Stephen King movies revisited: looking back at Creepshow

Our revisit of the screen adaptations of Stephen King arrives at Creepshow...

This article contains spoilers for Creepshow.

The film: A young boy is yelled at by his father for reading a comic book, Creepshow, that is later thrown in the trash. The boy is visited later by the Creep character from the comic and we are treated to five stories from within its pages.

Father’s Day sees a woman guilty of murdering her father on the titular celebration return to the scene of the crime, but she’s not the only one. In The Lonesome Death Of Jordy Verrill, a country bumpkin comes across a fallen meteorite that contains voracious alien plantlife. Something To Tide You Over finds a vengeful man finding a particularly soggy way of getting even, while The Crate offers a unique, monster-shaped solution to his marital problems. Finally, a nasty businessman finds his hermetically sealed apartment slowly filling with cockroaches in They’re Creeping Up On You.

Story anthologies are one of King’s own formats when it comes to his particular brand of storytelling, his novels punctuated by such collections throughout his career (adaptations of some will be popping up throughout this ‘revisiting’ series). It makes sense that King would jump at the chance to replicate this format in film, adapting two of his own stories and writing three more especially. Teaming up with director George A. Romero (Night Of The Living Dead), the pair craft an anthology that can be a little uneven, but is full to the brim with affection not only for the horror genre, but for storytelling as an experience.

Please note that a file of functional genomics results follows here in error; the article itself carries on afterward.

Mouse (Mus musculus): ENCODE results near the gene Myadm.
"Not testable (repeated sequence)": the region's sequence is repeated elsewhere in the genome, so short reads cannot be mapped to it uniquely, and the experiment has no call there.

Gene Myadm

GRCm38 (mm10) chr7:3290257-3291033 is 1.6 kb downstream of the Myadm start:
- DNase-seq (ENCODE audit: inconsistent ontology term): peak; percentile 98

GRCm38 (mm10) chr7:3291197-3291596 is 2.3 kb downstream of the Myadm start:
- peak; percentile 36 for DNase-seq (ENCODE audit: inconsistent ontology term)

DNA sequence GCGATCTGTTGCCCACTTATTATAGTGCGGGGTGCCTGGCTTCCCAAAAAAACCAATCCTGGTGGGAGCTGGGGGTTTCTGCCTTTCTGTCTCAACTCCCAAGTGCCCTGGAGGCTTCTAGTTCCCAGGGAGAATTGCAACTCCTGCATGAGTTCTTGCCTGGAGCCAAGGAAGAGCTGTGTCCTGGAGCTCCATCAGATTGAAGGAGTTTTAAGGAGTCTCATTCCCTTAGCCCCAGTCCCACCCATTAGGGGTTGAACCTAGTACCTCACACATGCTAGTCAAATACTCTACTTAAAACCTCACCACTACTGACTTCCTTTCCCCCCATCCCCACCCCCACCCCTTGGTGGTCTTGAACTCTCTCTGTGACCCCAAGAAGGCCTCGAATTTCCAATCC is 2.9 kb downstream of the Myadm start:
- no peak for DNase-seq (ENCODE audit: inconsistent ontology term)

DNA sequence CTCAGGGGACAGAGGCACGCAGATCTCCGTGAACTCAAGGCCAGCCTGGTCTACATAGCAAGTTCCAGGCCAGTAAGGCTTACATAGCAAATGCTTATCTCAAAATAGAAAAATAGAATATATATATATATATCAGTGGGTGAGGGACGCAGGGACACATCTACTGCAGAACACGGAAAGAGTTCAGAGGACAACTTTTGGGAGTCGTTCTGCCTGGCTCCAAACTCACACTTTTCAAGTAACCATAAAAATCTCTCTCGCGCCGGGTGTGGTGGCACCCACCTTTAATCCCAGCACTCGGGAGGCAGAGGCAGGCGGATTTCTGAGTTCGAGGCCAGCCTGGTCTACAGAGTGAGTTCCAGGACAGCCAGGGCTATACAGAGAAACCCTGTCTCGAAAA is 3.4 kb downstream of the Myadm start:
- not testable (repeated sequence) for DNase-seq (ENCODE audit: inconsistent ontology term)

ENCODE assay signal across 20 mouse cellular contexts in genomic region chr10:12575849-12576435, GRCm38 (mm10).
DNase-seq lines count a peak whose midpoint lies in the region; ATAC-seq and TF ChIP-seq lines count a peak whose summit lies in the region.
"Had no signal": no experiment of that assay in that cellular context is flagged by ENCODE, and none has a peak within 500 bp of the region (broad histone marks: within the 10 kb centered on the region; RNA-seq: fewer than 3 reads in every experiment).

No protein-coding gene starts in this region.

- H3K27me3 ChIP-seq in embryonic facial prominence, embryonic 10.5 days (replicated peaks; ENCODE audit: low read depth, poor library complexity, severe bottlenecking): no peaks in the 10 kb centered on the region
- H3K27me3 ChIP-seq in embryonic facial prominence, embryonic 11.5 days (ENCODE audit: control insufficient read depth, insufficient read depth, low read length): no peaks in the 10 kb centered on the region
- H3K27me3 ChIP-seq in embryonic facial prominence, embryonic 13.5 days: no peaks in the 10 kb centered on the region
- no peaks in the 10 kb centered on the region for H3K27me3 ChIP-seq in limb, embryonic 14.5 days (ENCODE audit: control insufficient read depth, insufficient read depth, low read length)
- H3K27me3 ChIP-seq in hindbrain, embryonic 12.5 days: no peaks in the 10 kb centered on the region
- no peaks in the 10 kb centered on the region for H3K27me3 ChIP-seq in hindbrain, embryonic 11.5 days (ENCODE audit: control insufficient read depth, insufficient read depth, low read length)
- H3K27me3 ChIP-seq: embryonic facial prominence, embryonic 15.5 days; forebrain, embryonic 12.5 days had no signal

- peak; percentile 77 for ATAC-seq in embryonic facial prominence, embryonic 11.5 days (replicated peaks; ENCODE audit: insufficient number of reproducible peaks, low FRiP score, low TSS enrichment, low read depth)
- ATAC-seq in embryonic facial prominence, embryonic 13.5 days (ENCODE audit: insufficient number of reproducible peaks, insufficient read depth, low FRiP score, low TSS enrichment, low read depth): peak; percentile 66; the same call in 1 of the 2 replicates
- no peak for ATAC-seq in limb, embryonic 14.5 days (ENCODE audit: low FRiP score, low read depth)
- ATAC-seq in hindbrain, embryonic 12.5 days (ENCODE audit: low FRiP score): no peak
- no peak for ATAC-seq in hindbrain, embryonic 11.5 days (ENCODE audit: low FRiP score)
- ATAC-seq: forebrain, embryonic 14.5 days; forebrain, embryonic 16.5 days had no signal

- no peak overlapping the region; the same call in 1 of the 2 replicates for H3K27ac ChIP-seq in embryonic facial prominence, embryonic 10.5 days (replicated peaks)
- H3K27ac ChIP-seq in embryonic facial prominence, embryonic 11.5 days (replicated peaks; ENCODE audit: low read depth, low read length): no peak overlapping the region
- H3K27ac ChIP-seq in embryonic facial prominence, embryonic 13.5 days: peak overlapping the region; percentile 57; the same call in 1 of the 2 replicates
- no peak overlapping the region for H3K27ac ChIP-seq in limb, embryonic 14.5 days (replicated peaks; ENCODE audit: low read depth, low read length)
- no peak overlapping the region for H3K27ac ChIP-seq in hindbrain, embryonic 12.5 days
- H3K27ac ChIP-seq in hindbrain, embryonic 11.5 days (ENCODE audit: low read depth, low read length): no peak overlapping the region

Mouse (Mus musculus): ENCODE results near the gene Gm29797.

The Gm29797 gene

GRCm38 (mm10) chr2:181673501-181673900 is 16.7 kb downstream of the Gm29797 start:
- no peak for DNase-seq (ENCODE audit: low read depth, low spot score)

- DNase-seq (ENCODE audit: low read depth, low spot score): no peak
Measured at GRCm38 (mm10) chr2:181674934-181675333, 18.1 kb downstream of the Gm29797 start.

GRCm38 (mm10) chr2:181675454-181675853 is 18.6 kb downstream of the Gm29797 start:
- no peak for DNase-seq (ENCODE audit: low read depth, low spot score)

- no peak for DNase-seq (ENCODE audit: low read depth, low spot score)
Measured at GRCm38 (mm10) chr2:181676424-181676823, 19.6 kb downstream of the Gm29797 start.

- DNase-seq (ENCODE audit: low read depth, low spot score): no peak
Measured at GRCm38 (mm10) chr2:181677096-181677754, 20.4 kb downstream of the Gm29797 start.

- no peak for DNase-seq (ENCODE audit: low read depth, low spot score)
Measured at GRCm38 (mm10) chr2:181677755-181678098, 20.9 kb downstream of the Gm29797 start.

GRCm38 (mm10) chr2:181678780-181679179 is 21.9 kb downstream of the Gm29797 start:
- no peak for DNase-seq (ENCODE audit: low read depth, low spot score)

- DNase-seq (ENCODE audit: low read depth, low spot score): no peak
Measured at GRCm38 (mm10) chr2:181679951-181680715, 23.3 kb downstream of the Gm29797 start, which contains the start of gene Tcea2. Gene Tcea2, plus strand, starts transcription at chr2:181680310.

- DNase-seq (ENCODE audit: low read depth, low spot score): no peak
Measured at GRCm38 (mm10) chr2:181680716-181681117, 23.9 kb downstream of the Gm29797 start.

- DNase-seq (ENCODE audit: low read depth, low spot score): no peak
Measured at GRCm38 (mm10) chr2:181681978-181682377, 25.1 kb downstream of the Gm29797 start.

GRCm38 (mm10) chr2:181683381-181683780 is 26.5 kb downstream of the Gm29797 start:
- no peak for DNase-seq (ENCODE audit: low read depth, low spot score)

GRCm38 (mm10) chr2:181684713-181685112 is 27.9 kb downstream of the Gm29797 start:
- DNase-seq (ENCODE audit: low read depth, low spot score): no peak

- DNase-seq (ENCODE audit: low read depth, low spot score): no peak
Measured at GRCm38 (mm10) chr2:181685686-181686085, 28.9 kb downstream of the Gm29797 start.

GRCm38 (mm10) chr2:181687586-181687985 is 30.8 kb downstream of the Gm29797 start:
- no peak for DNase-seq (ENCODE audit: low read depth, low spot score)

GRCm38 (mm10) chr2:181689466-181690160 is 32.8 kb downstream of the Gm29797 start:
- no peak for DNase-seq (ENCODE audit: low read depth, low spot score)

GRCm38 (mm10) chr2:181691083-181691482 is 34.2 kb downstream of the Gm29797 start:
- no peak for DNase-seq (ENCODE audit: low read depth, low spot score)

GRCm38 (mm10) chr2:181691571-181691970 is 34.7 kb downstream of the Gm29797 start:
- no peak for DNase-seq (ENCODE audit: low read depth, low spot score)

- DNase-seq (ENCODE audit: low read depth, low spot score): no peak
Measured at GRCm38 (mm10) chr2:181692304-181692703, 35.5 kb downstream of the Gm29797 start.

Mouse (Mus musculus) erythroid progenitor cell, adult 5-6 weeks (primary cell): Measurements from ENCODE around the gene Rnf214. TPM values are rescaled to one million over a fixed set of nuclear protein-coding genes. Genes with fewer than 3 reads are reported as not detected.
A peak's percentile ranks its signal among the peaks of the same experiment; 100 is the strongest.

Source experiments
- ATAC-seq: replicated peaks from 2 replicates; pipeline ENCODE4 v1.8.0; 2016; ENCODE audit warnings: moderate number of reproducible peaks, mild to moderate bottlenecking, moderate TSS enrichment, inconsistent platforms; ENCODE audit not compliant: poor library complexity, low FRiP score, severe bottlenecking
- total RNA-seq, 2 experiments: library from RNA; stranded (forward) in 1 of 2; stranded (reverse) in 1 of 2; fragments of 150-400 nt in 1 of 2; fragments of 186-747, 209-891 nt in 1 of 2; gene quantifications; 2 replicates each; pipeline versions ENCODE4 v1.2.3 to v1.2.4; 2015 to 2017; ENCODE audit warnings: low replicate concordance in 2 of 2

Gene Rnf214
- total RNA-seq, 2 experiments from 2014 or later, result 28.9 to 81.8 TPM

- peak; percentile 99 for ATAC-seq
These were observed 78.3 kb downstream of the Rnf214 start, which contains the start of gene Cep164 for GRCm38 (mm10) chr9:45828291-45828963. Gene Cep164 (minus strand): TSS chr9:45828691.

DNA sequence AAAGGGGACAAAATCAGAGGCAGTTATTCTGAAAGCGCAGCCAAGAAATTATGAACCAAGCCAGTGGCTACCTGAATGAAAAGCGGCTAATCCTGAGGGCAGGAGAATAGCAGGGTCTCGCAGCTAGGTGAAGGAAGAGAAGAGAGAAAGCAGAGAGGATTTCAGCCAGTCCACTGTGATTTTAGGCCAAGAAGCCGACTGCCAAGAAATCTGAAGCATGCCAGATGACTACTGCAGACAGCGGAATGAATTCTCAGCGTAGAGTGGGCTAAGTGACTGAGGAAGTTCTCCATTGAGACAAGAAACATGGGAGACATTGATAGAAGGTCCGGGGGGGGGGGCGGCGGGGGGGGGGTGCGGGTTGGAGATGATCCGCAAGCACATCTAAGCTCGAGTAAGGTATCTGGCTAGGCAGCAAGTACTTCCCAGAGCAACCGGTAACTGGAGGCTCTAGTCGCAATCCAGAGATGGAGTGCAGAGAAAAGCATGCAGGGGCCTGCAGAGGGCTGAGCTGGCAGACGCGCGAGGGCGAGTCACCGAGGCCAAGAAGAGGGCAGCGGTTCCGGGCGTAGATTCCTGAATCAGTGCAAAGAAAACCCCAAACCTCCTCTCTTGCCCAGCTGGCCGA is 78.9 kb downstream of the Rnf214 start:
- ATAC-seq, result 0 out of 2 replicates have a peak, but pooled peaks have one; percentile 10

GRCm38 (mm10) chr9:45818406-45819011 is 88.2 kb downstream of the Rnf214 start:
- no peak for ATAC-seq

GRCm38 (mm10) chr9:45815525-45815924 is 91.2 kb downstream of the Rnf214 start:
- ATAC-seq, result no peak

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The Creepshow format is a tribute to the EC and DC horror comics of the 1950s and the film practically brims with affection for them. EC artist Jack Kamen was employed to provide the comic art for the film, giving it an added authenticity and visual style. Romero transitions between each story with comic book renditions of the opening and closing frames, utilising panel-like split screens and captions throughout. It works very well as a pulpy, distinctive concept for the film and provides coherence between the disparate stories.

It also builds into Creepshow’s big, defining feature: an enormous sense of fun. Everything is designed with a blackly comic sensibility in a way that is reminiscent of some of Roald Dahl’s nastier stories. There aren’t really any nice characters here, apart from the unfortunate Jordy Verrill, so there’s a thrill in seeing them face their comeuppance in some way. Everyone gets their just desserts, be it revenge or some form of gruesome death. There are also some great nods for genre aficionados to pick up from casting choices to an appearance from a housekeeper called Mrs Danvers.

Father’s Day is a great slice of Gothic schlock to open the main anthology with. It offers up a slice of blackly comic macabre with the tale of poor Bedelia Grantham (Viveca Lindfors) and her return to the grave of the father she murdered, miserly Nathan Grantham, only to discover he’s come back for her (there also happens to be some great shoulder-dancing from Ed Harris, as the husband of one of Nathan’s descendants). You get the sense that this story was Romero’s opportunity to really go to town and he seizes it with relish and healthy dollops of ick.